Examining The Unfortunate Intersection Of Suicide & Addiction
Every suicide does not involve addiction, and every addiction does not lead to suicide, but there is a still a strong correlation between the two. In fact, half of those who attempt suicide choose drugs and/or alcohol as their means and a quarter of those who complete suicide are abusing drugs and/or alcohol at the time. While those numbers are disturbing, there is not much we can do unless we examine the root causes of suicide and addiction and identify where they intersect.
The most obvious culprit is mental illness. Some of those who suffer from mental illness turn to drugs and/or alcohol as a form of self-medication. Under a doctor’s care, these individuals may be prescribed medications that would alleviate their symptoms. When people do not receive the proper medical care, however, they often experiment with various substances and dangerous amounts in an attempt to feel better. There is another group, comprised of people who may or may not be under medical supervision, that turn to drugs and alcohol as a way to cope with the stress and strain of managing their condition. They are not attempting to relieve the symptoms of their mental illness, but instead are trying to escape their reality.
Both of these groups feel overwhelmingly burdened by their addiction, their mental illness, or both. They resort to suicide because they feel helpless, lost, ashamed, and alone. What is most heartbreaking is that we can successfully address most mental health issues, if people recognize the need for help and seek treatment. Too often, mental illness goes undiagnosed or is willfully ignored. In those instances, it is not uncommon for someone to begin abusing drugs or alcohol. Some studies suggest that 90 percent of people who succumb to suicide have a diagnosable psychiatric disorder at the time of their death, predominantly unrecognized or untreated depression. We need to be more aware of ourselves and of one another. We also need to remove the stigma of mental illness, which is a primary barrier to receiving care. The same is true of treating addiction. With the right help, recovery is possible, but denial and shame frequently prevent people from entering treatment.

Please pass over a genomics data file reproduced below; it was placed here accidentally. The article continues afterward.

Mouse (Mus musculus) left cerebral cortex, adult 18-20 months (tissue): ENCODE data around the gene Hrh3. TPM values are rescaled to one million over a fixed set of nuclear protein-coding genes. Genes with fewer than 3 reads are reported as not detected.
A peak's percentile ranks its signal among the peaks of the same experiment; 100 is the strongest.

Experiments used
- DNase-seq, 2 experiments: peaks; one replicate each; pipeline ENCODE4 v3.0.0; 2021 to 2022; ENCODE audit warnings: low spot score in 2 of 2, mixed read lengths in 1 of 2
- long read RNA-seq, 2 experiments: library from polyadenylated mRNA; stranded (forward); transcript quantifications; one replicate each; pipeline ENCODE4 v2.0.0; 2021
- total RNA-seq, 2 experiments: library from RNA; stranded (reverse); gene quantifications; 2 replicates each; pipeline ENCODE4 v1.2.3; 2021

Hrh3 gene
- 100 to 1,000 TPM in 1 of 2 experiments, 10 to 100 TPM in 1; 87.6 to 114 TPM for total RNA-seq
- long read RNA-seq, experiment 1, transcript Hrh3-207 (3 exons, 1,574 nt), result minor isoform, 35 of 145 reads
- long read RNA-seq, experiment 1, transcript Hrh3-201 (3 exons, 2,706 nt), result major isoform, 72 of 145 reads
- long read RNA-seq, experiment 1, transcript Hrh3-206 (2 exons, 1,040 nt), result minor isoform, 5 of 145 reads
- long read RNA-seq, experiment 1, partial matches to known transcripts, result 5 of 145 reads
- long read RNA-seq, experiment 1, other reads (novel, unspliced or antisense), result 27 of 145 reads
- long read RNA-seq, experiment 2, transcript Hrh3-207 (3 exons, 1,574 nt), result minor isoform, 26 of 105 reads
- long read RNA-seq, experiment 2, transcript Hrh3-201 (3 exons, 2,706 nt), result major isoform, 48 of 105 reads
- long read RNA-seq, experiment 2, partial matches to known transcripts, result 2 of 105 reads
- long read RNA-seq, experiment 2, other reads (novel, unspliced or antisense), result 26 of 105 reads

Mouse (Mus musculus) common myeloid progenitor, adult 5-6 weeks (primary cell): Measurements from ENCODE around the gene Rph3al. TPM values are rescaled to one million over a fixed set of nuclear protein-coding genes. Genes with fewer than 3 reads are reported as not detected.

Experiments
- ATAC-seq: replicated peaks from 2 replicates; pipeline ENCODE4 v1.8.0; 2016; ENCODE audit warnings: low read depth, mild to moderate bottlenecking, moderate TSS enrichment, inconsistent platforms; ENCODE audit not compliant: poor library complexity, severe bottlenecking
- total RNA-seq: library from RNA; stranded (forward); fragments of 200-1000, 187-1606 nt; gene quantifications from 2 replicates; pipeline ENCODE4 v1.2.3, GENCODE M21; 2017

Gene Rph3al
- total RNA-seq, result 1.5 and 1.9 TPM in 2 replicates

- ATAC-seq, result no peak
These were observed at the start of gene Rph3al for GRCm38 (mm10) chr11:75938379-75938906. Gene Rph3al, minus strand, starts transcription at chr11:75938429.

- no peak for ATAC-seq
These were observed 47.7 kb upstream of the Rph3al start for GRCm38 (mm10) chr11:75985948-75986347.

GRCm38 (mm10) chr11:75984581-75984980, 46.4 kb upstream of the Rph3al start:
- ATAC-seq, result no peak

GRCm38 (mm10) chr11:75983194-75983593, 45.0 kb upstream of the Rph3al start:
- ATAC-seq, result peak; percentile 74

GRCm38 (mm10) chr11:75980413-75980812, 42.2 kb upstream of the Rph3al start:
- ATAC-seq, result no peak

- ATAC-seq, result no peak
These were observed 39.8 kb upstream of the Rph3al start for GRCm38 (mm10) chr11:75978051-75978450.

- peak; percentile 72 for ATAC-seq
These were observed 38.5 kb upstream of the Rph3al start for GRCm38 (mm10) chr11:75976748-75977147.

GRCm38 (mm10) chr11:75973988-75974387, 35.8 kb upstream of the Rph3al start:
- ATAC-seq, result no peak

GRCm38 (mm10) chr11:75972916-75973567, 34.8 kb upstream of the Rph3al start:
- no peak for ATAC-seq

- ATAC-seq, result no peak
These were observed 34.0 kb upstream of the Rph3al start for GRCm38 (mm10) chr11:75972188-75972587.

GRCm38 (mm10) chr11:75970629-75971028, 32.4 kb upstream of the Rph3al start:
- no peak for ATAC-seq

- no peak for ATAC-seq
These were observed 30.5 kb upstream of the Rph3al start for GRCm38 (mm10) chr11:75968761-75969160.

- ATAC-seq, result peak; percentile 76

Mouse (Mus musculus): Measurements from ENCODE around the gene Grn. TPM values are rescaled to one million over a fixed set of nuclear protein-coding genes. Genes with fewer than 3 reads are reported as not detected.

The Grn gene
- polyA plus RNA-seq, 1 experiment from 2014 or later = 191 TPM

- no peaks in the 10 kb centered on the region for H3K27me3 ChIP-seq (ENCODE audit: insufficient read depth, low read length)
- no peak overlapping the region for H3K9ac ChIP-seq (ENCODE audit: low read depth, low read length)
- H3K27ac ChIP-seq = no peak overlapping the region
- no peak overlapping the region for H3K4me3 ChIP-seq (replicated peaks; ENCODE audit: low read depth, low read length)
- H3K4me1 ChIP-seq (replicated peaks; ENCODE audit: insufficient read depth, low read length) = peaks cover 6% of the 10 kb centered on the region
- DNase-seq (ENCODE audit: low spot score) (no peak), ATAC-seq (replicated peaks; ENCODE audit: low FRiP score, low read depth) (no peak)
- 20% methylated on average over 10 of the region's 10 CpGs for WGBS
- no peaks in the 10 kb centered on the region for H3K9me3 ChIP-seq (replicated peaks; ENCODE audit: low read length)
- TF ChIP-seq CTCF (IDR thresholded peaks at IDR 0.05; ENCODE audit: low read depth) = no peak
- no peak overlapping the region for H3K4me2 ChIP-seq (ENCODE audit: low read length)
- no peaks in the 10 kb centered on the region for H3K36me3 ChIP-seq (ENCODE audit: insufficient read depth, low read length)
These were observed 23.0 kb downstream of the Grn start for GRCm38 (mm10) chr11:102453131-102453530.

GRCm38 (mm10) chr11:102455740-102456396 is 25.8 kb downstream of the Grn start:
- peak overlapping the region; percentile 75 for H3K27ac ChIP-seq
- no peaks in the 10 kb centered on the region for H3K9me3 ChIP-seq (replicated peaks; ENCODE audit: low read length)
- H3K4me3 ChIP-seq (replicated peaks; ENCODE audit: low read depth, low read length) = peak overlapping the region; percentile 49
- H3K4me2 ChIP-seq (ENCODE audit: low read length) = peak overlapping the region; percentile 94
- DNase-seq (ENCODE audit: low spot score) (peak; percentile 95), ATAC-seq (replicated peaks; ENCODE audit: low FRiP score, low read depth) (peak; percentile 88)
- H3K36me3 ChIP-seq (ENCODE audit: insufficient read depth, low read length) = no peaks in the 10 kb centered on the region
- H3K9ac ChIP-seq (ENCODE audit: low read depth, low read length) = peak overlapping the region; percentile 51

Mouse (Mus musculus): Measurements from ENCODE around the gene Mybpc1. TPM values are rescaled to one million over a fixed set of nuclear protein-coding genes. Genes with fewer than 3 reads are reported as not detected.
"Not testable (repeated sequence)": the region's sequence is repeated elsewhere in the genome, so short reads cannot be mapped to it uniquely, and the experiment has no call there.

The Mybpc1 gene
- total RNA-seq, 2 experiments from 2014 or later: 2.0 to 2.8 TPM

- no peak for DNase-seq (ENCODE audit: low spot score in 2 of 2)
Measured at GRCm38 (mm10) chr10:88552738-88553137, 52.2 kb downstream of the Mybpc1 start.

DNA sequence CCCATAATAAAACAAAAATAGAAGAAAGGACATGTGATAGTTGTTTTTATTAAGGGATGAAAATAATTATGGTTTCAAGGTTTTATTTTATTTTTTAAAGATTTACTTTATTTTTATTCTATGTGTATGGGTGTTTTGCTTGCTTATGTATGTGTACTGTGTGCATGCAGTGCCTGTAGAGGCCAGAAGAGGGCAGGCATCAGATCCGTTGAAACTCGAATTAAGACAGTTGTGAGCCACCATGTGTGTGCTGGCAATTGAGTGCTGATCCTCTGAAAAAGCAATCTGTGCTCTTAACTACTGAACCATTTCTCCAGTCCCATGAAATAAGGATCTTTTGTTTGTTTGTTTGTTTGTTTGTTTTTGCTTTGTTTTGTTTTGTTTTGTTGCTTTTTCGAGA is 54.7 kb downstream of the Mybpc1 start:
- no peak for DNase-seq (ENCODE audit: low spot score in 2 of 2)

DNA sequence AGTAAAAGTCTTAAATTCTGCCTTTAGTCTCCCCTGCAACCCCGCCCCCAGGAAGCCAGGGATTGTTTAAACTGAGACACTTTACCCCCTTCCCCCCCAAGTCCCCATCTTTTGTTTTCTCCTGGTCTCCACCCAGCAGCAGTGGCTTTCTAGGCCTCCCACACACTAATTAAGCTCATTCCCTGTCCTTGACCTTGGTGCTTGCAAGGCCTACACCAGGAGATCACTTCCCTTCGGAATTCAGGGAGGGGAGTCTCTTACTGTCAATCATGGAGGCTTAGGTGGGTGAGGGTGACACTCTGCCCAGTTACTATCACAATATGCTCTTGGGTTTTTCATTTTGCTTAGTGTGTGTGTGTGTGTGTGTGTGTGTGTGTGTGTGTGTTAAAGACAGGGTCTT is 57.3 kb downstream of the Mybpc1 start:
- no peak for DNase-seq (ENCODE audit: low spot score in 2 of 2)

It is also possible to view drug and/or alcohol abuse as a form of prolonged suicide. It may take several years, and there may not be a moment when someone consciously decides to withdraw from this world, but we are all well aware of the physical toll of substance abuse and the dangers of overdose. Yes, some addicts feel invincible and think they will never suffer negative physical consequences. There are others, however, who are already experiencing severe medical conditions, such as liver failure, but still continue to use their drug of choice. They are choosing death. Not at a specific time or place, but nevertheless, they are bringing about their own death through substance abuse.
In between those two extremes is a group of people who fully understand the fatal risks and consequences of their addiction and yet continue to abuse drugs or alcohol. They know each time they do so they are that much closer to dying, and something about that appeals to them. With addiction, however, you can see that progression and intervene. There is no guarantee that your attempts to stop that slow march towards death will be successful, but at least you have the opportunity to try.
According to the most recent statistics from the CDC (Center for Disease Control and Prevention), suicide is the eleventh cause of death in the United States. They calculate, on average, there are 94 suicides per day or one suicide every 15 minutes. When you consider how many of those suicides either involved drugs or alcohol as a means or were committed by people who are abusing drugs and alcohol, it is clear to see these two issues are inextricably intertwined. Sadly, suicide and addiction frequently go hand-in hand, ushering our loved ones towards an irreversible and tragic solution.